Project description:The AP2/ERF superfamily of transcription factors is one of the largest transcription factor families in plants and plays an important role in plant development processes and stress responses. In this study, BjABR1, an AP2/ERF superfamily gene, from tuber mustard (Brassica juncea var. tumida Tsen et Lee), sharing high amino acid sequence similarity with the AtABR1 (Arabidopsis thaliana AP2-like abscisic acid repressor 1) gene, were performed functional research, and the ABR1 homologous genes in Brassica species were identified and performed phylogenetic analysis. The promoter sequence of BjABR1 contained many phytohormone- and stress-related cis-elements; ABA (abscisic acid) and abiotic stresses can induce BjABR1 expression in tuber mustard; overexpression of BjABR1 in Arabidopsis can alleviate plant sensitivity to ABA and salt and osmotic stresses, and the alleviation may be due to changes in stress/ABA-induced gene expression. These results indicated that BjABR1 functions in ABA and abiotic stress responses. By BLAST searches against the genome database of five Brassica species (three diploids, B. rapa, B. nigra, and B. oleracea, and two allotetraploid, B. juncea and B. napus) using the protein sequence of AtABR1, 3, 3, 3, 6, and 5 ABR1 homologous genes in B. nigra, B. rapa, B. oleracea, B. juncea, and B. napus were identified, respectively, and they shared high sequence similarity. By sequence analysis, annotation mistakes of the protein-coding regions of two ABR1 homologous genes, GSBRNA2T00134741001 and BjuB007684, were found and corrected. Then, the evolution analysis of these ABR1 homologous genes showed that the ancestor of the three diploid species had three ABR1 homologous genes and each diploid inherited all the three genes from their ancestor; then, allotetraploid B. juncea inherited all the six genes from B. rapa and B. nigra with no gene lost, while allotetraploid B. napus inherited all the three genes from B. oleracea and two genes from B. rapa with one gene lost, indicating that ABR1 homologous genes possessed greater hereditary conservation in Brassica species. The ABR1 homologous genes between B. rapa and B. oleracea shared much higher sequence similarity compared to that of B. nigra in diploid species, indicating that ABR1 homologous genes in B. nigra had experienced more rapid evolution, and B. rapa and B. oleracea may share closer relationship compared to B. nigra. Moreover, the spatial and temporal expression analysis of six ABR1 homologous genes of tuber mustard showed that they possessed different expression models. These results imply that ABR1 homologous genes are important to Brassica plants, and they may possess similar function in ABA and abiotic stress responses but play a role in different tissues and growing stages of plant. This study will provide the foundation to the functional research of ABR1 homologous genes in the Brassica species and help to reveal and understand the evolution mechanisms of Brassica species.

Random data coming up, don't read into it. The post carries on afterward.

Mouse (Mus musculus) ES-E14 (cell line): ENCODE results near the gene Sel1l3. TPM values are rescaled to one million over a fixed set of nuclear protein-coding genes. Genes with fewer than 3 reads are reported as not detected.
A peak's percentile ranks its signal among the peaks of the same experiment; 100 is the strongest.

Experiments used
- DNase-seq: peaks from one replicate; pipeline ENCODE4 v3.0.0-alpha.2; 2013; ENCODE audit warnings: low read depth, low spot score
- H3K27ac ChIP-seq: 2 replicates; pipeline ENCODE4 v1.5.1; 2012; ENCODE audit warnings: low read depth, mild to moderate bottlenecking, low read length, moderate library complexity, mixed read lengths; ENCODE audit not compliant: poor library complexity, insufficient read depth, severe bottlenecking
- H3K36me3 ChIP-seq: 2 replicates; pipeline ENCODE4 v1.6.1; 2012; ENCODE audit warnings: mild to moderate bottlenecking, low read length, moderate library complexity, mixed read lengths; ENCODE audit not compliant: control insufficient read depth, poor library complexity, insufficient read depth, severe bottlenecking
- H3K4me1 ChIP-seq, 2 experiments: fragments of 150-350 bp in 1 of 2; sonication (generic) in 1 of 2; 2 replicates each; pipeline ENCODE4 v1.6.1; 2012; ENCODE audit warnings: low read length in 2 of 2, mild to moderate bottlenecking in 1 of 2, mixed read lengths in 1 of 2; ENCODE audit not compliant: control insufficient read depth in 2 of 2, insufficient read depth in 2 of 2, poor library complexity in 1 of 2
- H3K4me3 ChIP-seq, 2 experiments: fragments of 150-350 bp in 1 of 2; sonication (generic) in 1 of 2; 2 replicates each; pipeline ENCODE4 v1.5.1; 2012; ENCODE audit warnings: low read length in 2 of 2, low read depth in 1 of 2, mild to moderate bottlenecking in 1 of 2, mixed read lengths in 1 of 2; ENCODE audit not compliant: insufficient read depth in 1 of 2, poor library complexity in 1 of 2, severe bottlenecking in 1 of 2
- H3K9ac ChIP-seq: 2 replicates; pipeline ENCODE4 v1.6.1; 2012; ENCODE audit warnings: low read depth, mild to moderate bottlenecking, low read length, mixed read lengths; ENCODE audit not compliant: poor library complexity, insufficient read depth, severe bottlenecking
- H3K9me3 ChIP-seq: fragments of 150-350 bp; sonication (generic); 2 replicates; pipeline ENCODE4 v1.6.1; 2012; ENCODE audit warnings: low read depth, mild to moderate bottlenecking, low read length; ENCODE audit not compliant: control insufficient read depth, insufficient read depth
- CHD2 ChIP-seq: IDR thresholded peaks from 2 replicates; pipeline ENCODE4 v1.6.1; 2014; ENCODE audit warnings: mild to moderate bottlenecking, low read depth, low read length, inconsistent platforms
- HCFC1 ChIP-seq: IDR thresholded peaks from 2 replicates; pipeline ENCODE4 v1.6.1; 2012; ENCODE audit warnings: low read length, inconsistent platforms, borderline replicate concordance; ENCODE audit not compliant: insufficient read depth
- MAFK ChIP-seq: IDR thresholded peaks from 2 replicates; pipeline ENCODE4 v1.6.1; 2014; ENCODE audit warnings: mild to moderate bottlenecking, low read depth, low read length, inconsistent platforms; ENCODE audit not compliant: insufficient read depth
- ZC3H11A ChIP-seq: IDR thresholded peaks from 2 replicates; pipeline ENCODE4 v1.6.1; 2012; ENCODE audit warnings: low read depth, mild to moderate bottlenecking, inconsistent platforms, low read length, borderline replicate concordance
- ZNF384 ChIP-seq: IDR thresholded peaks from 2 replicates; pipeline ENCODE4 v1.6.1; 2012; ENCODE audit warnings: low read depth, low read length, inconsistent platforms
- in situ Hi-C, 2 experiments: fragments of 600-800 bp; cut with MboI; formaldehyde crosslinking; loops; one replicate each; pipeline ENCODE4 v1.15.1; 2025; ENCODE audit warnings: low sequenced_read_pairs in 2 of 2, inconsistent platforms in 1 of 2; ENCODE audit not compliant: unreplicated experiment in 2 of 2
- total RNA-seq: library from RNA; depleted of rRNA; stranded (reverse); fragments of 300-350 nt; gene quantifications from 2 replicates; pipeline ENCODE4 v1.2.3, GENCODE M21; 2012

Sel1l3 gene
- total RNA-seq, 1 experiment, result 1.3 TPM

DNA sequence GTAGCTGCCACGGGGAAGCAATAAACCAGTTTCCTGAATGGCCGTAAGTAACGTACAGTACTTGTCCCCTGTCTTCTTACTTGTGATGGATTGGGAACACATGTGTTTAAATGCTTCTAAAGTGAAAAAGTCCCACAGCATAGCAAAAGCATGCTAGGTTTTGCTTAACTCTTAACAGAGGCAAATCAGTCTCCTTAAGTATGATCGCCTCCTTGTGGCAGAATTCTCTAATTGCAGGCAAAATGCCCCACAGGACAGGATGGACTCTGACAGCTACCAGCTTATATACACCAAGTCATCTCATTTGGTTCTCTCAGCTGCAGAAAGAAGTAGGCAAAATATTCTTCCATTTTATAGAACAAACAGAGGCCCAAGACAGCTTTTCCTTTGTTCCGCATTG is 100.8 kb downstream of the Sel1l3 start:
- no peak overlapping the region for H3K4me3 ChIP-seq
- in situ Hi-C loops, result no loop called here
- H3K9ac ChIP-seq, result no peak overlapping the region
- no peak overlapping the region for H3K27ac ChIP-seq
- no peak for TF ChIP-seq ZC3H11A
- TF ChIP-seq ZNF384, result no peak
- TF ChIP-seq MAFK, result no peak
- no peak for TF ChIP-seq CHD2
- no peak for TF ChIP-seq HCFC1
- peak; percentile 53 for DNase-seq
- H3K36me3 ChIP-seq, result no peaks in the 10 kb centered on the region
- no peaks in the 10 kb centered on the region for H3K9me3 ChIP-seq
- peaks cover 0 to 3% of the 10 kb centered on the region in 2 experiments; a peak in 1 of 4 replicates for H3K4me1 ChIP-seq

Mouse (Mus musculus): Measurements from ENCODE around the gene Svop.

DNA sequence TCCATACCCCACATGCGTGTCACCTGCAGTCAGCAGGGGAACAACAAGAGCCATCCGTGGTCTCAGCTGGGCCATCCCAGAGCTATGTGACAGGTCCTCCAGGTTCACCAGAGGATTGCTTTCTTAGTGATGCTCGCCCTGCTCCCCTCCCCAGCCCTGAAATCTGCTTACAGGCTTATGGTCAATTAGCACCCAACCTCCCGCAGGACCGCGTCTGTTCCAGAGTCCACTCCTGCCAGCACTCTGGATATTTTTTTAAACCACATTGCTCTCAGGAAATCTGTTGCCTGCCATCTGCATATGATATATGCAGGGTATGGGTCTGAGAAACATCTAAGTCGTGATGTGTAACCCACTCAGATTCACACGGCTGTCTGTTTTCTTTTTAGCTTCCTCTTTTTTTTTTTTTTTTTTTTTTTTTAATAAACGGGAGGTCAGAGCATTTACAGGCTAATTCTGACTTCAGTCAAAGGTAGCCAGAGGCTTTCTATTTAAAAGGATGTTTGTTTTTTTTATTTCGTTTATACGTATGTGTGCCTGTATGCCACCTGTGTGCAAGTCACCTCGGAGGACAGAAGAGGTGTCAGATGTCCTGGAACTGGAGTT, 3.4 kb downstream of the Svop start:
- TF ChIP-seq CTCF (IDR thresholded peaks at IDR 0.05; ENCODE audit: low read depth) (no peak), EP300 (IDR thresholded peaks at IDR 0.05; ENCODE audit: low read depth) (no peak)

Project description:Transport inhibitor response 1/auxin signaling f-box proteins (TIR1/AFBs) play important roles in the process of plant growth and development as auxin receptors. To date, no information has been available about the characteristics of the TIR1/AFB gene family in Brassica juncea var. tumida. In this study, 18 TIR1/AFB genes were identified and could be clustered into six groups. The genes are located in 11 of 18 chromosomes in the genome of B. juncea var. tumida, and similar gene structures are found for each of those genes. Several cis-elements related to plant response to phytohormones, biotic stresses, and abiotic stresses are found in the promoter of BjuTIR1/AFB genes. The results of qPCR analysis show that most genes have differential patterns of expression among six tissues, with the expression levels of some of the genes repressed by salt stress treatment. Some of the genes are also responsive to pathogen Plasmodiophora brassicae treatment. This study provides valuable information for further studies as to the role of BjuTIR1/AFB genes in the regulation of plant growth, development, and response to abiotic stress.